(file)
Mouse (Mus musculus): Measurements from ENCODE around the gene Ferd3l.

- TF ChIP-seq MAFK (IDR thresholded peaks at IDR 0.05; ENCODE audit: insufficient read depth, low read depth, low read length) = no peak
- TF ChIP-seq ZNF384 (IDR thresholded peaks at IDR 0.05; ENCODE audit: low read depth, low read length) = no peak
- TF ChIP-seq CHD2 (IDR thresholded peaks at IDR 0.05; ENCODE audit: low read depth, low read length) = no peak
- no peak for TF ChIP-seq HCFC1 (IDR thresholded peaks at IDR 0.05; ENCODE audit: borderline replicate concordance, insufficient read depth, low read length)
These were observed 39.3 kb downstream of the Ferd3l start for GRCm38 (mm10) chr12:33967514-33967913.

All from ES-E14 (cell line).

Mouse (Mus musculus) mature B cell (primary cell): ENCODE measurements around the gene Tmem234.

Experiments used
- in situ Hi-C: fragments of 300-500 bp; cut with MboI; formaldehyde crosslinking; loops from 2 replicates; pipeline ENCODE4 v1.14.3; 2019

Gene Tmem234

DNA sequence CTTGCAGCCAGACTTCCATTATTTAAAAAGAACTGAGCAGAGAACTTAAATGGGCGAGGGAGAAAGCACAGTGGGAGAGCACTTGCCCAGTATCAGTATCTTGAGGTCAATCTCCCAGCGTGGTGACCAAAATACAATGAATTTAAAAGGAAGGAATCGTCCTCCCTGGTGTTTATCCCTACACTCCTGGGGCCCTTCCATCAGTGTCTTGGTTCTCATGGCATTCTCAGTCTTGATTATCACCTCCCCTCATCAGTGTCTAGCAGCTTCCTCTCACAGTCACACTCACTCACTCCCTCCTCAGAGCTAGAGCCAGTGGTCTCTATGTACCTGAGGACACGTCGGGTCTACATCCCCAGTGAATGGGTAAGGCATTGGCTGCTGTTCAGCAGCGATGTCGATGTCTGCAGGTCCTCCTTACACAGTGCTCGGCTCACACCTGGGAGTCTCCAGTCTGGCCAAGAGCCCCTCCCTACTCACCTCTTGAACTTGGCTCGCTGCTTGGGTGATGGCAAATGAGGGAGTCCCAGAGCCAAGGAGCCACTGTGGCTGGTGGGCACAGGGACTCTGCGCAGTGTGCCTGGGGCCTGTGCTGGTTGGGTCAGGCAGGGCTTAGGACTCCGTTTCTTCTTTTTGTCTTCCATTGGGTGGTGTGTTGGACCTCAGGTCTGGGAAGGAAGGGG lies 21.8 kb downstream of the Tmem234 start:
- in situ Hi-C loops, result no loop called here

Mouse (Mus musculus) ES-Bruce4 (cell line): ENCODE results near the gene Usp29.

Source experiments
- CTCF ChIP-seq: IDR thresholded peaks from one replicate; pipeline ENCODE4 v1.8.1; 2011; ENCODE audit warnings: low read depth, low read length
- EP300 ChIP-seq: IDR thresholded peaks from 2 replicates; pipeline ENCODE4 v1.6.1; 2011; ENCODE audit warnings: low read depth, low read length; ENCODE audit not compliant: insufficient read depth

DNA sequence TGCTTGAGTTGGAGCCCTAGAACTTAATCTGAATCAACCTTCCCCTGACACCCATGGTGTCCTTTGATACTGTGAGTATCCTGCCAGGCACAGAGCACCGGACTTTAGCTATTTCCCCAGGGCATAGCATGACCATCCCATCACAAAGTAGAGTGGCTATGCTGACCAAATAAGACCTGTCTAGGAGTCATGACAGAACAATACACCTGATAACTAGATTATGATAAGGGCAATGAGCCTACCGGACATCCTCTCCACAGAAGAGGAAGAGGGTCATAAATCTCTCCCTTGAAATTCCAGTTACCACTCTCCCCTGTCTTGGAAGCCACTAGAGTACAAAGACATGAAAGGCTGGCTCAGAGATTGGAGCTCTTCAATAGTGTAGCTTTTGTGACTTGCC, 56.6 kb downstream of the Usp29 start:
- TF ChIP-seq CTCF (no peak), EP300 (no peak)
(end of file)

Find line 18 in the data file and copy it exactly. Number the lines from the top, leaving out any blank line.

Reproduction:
DNA sequence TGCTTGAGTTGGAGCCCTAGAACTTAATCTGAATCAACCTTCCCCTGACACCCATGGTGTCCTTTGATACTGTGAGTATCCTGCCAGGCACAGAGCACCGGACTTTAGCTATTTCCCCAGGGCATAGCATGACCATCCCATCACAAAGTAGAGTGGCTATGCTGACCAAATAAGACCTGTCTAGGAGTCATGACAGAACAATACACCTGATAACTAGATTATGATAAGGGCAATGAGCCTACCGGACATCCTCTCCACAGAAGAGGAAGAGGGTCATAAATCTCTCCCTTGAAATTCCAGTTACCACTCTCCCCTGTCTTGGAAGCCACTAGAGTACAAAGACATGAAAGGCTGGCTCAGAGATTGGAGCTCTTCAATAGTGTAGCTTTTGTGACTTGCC, 56.6 kb downstream of the Usp29 start: